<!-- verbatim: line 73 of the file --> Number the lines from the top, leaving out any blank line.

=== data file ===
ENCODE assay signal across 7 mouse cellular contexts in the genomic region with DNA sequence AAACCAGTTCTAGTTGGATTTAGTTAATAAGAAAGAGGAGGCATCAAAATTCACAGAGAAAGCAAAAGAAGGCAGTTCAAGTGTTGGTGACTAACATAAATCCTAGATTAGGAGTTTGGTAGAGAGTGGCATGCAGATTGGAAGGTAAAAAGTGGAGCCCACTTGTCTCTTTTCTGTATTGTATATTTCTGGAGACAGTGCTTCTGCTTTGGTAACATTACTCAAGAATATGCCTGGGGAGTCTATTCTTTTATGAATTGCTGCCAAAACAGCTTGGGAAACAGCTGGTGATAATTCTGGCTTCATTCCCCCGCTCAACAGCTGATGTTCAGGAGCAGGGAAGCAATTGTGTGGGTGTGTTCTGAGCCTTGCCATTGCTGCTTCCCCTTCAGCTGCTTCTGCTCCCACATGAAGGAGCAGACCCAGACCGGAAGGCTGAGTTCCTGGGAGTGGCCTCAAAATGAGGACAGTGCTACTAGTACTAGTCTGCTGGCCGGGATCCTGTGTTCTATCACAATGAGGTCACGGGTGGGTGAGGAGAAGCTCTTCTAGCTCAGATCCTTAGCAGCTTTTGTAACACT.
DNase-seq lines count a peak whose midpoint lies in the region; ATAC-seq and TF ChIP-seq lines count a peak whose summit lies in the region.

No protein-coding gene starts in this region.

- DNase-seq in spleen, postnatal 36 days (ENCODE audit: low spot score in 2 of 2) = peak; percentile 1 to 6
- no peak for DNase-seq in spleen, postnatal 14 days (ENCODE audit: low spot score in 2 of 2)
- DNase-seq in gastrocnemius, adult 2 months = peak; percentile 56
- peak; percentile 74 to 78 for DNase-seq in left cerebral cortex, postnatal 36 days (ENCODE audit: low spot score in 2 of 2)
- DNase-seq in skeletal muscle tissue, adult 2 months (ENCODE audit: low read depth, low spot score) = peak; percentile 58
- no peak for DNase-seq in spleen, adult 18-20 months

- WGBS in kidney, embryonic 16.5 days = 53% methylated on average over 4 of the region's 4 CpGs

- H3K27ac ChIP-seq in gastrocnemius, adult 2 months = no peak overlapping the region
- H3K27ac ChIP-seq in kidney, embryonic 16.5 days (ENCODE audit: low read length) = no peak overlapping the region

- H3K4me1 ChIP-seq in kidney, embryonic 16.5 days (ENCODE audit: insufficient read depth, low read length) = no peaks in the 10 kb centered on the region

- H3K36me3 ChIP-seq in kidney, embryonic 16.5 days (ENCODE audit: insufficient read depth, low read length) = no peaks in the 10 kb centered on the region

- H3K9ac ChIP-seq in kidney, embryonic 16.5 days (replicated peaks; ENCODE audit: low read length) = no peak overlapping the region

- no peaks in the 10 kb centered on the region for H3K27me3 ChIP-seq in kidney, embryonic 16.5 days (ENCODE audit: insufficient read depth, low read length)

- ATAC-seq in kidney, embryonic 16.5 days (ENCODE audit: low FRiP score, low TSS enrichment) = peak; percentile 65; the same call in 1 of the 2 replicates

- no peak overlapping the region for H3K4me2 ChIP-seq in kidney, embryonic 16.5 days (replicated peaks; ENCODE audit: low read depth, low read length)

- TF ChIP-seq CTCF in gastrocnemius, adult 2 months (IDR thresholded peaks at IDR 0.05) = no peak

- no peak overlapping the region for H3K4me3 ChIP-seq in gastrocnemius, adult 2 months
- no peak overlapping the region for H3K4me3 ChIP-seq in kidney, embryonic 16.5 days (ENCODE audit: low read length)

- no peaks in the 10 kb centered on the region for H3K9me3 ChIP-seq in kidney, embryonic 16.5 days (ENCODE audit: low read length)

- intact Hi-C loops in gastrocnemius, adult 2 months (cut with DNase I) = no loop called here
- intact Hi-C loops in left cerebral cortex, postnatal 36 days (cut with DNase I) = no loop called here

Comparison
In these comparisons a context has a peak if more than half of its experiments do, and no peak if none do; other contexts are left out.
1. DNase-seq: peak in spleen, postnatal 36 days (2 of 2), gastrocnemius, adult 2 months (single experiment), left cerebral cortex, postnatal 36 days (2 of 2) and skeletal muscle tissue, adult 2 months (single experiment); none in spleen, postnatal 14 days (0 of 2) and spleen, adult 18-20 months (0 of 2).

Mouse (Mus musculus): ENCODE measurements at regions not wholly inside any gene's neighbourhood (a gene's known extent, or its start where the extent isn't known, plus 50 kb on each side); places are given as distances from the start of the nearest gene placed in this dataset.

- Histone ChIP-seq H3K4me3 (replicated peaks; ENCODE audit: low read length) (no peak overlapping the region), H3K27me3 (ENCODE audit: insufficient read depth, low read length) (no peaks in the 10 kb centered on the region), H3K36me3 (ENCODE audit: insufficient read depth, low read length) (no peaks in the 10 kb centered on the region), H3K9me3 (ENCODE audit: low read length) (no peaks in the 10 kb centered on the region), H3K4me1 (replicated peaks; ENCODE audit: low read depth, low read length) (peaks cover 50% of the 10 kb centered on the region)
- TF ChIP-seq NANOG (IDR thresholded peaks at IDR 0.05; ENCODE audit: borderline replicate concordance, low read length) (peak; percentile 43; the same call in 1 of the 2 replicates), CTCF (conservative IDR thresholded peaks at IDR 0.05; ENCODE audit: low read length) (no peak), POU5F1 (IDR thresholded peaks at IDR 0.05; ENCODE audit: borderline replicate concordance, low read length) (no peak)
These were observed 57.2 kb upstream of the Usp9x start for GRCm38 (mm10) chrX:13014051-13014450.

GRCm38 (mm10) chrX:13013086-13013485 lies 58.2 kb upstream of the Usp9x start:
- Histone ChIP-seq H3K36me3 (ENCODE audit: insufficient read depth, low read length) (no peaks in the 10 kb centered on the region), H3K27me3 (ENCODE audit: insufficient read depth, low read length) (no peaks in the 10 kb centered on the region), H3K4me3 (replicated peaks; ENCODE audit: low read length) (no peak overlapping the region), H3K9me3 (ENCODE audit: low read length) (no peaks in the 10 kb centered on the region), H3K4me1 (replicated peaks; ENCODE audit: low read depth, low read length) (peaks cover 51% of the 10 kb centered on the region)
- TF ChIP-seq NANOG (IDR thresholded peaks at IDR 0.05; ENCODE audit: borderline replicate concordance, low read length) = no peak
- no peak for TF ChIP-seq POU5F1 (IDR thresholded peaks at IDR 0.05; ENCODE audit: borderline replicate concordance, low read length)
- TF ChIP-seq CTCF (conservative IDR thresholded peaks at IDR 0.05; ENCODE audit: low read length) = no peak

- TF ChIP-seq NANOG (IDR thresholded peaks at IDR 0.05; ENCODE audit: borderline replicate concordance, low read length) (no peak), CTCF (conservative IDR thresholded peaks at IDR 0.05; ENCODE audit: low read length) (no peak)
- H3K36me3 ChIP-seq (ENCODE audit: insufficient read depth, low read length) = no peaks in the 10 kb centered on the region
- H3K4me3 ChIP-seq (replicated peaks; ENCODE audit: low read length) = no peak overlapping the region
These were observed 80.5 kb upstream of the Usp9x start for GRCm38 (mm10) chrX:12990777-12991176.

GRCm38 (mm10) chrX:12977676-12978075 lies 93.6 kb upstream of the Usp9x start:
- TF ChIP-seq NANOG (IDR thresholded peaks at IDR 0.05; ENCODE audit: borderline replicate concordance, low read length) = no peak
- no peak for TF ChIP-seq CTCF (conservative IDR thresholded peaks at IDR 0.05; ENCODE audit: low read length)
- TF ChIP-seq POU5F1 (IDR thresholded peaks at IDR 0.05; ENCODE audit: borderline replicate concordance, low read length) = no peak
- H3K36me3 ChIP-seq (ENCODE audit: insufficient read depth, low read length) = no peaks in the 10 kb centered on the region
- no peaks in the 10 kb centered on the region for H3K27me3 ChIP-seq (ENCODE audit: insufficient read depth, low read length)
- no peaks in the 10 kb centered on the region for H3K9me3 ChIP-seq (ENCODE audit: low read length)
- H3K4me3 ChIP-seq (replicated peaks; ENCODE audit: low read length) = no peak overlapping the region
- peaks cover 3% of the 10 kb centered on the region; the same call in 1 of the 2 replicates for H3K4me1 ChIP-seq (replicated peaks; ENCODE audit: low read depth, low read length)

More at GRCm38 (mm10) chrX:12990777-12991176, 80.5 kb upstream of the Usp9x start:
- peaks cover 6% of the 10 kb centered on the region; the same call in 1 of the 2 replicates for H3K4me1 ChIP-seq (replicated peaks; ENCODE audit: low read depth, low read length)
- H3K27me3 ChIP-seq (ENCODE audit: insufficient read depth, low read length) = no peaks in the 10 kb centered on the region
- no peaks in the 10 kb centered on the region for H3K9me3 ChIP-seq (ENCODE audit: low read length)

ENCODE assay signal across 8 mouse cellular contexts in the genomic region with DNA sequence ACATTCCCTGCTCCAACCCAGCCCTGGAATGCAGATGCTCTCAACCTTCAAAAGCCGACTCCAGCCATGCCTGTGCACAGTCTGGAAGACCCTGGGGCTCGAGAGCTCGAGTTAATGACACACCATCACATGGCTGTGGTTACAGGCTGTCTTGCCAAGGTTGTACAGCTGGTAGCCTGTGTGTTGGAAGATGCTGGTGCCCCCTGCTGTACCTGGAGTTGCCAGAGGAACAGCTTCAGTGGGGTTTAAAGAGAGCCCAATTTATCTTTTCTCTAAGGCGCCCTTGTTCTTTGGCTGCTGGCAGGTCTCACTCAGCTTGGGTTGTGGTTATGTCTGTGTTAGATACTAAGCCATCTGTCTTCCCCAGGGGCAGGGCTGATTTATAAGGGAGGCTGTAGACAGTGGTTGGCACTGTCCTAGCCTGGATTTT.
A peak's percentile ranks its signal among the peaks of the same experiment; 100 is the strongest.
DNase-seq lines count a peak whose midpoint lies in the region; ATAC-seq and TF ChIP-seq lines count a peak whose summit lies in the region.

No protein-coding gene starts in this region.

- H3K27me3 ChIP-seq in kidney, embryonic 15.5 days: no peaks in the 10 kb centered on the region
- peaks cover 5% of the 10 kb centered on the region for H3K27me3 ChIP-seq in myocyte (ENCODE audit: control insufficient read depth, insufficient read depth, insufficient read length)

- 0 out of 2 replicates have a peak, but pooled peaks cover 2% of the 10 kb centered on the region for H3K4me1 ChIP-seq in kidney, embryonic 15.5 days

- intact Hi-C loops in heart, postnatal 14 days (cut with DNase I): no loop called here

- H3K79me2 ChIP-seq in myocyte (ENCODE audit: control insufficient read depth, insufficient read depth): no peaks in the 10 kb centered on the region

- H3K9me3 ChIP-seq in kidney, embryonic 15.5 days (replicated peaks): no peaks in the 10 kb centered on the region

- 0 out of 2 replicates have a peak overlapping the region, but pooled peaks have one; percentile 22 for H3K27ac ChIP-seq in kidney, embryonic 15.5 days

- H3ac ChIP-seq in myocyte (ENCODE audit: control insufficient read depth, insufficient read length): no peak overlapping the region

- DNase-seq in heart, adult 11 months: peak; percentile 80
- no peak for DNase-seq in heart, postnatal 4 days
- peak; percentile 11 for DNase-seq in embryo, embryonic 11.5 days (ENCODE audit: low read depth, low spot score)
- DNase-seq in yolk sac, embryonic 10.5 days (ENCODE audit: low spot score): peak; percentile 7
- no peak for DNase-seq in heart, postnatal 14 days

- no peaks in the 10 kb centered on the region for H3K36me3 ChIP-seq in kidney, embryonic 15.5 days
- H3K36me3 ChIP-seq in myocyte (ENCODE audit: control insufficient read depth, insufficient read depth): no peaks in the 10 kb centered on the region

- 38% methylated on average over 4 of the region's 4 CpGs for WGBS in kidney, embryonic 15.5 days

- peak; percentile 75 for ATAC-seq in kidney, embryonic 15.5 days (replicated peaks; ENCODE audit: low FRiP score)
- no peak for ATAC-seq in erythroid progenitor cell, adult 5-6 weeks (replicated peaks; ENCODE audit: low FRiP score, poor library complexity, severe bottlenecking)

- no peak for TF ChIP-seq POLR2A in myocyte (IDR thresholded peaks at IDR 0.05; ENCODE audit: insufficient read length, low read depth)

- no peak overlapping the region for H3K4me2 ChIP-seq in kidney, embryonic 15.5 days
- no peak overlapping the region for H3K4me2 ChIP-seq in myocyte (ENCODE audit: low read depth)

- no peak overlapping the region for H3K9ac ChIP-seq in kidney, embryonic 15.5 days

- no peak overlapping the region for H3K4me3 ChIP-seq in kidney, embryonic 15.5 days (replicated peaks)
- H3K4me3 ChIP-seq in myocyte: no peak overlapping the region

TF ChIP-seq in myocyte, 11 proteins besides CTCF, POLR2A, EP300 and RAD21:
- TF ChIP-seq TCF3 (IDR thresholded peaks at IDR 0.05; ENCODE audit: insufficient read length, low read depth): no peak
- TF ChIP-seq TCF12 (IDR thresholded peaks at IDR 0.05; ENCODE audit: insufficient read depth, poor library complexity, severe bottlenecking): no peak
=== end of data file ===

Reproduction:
- 38% methylated on average over 4 of the region's 4 CpGs for WGBS in kidney, embryonic 15.5 days